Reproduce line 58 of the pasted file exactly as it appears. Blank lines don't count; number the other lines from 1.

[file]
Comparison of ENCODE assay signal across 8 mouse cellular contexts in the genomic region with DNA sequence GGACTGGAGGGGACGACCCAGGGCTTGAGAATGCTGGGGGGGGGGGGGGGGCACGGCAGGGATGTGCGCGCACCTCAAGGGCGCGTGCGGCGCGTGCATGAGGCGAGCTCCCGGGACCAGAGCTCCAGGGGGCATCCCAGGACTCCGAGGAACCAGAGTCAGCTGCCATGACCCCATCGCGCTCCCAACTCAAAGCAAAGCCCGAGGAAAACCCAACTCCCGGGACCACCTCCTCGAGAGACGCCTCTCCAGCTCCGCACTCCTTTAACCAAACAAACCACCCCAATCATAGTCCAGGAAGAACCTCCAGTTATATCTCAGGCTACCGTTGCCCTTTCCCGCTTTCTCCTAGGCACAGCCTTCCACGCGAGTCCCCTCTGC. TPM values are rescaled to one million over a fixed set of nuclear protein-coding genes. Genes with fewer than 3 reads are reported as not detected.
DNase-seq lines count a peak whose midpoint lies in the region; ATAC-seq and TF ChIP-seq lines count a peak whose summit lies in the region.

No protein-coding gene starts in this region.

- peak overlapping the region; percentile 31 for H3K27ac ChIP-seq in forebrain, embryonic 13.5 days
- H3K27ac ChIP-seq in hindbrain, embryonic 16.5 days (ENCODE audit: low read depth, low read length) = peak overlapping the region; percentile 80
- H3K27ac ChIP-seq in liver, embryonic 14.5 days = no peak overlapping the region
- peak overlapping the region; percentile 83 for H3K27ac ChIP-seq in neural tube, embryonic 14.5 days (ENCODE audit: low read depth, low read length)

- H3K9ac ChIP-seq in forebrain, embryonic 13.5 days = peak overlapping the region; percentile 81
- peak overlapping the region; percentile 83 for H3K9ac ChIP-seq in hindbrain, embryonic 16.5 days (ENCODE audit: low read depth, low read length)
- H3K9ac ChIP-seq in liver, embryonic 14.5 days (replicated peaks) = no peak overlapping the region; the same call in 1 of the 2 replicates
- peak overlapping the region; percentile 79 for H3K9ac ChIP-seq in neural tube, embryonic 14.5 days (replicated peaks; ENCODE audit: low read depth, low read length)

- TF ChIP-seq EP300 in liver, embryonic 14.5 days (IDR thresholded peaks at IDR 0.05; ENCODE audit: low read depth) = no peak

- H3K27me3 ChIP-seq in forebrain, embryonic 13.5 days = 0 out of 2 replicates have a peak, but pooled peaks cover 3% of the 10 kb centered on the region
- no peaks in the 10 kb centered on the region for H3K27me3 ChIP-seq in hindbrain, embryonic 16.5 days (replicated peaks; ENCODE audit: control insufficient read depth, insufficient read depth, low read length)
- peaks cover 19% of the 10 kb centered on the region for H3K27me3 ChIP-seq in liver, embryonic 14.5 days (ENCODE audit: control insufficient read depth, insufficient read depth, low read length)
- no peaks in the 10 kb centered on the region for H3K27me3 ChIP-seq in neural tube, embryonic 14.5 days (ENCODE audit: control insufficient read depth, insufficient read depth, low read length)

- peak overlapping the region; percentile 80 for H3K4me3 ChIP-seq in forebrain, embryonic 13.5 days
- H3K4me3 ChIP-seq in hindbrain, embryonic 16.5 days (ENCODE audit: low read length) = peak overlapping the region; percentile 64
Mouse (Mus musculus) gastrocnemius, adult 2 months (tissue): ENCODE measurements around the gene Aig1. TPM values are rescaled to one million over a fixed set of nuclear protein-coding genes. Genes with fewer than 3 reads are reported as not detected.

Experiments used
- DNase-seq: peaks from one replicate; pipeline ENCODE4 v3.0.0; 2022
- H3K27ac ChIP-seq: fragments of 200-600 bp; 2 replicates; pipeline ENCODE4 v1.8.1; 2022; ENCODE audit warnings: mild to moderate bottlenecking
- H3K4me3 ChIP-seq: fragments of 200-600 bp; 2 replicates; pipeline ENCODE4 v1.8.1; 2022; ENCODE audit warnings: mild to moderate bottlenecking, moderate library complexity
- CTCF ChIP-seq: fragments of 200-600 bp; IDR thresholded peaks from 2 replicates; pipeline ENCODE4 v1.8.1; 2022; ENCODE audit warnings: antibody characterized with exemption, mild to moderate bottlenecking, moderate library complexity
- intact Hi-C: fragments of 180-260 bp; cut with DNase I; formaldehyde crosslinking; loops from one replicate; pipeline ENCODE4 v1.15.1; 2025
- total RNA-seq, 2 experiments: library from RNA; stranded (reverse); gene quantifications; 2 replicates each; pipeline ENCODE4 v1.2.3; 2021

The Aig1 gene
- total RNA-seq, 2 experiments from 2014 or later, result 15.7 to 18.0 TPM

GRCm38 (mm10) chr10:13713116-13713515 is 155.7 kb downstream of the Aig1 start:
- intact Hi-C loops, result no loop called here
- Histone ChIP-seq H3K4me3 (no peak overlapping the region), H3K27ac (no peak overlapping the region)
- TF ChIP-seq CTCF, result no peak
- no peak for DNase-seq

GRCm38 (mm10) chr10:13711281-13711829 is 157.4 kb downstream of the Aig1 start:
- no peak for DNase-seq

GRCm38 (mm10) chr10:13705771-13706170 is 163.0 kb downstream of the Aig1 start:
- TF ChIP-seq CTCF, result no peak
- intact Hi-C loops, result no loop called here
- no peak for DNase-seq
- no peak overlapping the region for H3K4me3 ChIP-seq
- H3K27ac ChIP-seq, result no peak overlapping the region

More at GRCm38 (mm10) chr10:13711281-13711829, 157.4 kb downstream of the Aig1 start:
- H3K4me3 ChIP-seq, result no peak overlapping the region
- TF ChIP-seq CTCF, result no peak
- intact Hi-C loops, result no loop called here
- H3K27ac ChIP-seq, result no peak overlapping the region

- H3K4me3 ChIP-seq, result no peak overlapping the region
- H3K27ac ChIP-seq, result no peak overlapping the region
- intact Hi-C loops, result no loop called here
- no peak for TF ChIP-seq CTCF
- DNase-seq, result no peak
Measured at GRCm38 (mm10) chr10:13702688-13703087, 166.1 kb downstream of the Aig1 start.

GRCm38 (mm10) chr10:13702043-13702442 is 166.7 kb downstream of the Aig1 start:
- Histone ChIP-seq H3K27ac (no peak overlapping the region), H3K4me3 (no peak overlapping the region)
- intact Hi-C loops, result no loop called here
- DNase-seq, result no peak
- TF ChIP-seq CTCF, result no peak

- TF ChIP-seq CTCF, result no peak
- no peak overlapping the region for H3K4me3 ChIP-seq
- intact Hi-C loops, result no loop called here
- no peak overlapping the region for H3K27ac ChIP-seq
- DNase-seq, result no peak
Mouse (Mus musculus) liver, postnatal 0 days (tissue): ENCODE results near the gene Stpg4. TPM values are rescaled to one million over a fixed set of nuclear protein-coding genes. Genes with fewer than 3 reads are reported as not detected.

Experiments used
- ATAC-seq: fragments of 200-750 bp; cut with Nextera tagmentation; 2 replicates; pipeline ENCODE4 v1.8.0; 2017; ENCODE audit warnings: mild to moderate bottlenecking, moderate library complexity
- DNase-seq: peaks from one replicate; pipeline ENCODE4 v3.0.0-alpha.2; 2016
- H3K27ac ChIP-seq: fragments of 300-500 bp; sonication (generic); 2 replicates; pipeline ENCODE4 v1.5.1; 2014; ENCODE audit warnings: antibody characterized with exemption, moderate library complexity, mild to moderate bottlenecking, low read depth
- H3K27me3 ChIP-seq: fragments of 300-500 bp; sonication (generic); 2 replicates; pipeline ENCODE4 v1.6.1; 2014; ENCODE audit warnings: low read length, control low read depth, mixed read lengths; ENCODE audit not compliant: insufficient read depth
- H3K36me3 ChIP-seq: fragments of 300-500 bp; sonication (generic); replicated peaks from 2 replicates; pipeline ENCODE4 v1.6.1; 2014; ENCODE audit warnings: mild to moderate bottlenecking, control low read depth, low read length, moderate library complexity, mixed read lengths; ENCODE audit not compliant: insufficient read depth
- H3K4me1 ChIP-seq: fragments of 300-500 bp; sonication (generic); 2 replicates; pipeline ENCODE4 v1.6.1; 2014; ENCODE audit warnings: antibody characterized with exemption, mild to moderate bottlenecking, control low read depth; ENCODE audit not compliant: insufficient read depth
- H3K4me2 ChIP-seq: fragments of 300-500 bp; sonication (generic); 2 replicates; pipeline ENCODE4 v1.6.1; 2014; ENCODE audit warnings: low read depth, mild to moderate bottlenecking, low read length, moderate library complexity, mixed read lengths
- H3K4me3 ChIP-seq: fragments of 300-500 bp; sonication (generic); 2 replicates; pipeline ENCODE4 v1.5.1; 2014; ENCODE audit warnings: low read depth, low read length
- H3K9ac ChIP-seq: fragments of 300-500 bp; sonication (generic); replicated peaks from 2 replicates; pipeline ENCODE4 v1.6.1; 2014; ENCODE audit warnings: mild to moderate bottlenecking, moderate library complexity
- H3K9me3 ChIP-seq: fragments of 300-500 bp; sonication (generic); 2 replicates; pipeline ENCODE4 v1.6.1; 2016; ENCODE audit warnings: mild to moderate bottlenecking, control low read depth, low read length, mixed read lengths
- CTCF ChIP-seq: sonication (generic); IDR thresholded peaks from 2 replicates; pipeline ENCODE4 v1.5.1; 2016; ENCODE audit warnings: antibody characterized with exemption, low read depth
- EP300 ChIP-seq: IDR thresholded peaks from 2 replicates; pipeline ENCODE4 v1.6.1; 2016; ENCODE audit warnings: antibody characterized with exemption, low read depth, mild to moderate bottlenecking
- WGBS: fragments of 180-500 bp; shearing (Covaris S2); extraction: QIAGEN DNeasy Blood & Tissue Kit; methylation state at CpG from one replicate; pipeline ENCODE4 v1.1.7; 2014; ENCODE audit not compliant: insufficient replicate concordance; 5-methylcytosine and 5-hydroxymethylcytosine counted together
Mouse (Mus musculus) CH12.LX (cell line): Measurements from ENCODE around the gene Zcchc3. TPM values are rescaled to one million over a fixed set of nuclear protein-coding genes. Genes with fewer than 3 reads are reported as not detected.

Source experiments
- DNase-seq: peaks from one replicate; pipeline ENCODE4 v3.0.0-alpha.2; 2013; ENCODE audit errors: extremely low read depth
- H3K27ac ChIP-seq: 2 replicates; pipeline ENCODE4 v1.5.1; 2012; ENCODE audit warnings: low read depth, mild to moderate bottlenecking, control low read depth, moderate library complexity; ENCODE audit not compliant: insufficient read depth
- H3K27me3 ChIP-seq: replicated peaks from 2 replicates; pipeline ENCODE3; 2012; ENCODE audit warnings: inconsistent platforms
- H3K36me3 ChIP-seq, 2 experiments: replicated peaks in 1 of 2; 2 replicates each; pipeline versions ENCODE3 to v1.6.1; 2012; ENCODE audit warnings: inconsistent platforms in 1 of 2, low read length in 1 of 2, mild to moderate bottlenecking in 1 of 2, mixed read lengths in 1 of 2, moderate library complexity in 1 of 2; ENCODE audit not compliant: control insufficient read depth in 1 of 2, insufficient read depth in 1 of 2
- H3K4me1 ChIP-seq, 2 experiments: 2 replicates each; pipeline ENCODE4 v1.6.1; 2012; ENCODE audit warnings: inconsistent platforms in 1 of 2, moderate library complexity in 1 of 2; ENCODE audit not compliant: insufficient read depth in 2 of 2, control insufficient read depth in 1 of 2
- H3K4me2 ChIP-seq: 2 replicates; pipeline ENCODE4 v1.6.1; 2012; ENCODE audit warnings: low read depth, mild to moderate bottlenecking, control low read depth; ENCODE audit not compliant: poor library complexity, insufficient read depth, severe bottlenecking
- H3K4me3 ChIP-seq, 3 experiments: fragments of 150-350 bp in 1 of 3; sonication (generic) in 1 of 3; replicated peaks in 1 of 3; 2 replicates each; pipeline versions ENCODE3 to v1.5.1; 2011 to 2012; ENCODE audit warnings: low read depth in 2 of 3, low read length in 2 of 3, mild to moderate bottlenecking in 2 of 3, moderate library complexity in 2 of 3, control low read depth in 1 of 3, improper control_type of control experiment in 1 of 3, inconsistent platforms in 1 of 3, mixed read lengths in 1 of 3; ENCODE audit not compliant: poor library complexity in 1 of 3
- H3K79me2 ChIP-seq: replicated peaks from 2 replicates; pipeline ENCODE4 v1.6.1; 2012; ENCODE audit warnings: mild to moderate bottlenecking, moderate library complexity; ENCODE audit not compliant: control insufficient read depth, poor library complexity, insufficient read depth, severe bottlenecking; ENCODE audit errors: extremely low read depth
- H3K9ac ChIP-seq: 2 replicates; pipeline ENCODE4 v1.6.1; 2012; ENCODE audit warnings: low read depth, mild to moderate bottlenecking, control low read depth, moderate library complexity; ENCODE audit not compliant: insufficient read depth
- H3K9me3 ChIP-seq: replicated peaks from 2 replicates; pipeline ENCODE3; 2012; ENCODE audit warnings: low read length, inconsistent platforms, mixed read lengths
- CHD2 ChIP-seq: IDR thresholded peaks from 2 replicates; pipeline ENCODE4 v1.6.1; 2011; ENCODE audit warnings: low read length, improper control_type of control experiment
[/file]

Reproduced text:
- TF ChIP-seq CTCF, result no peak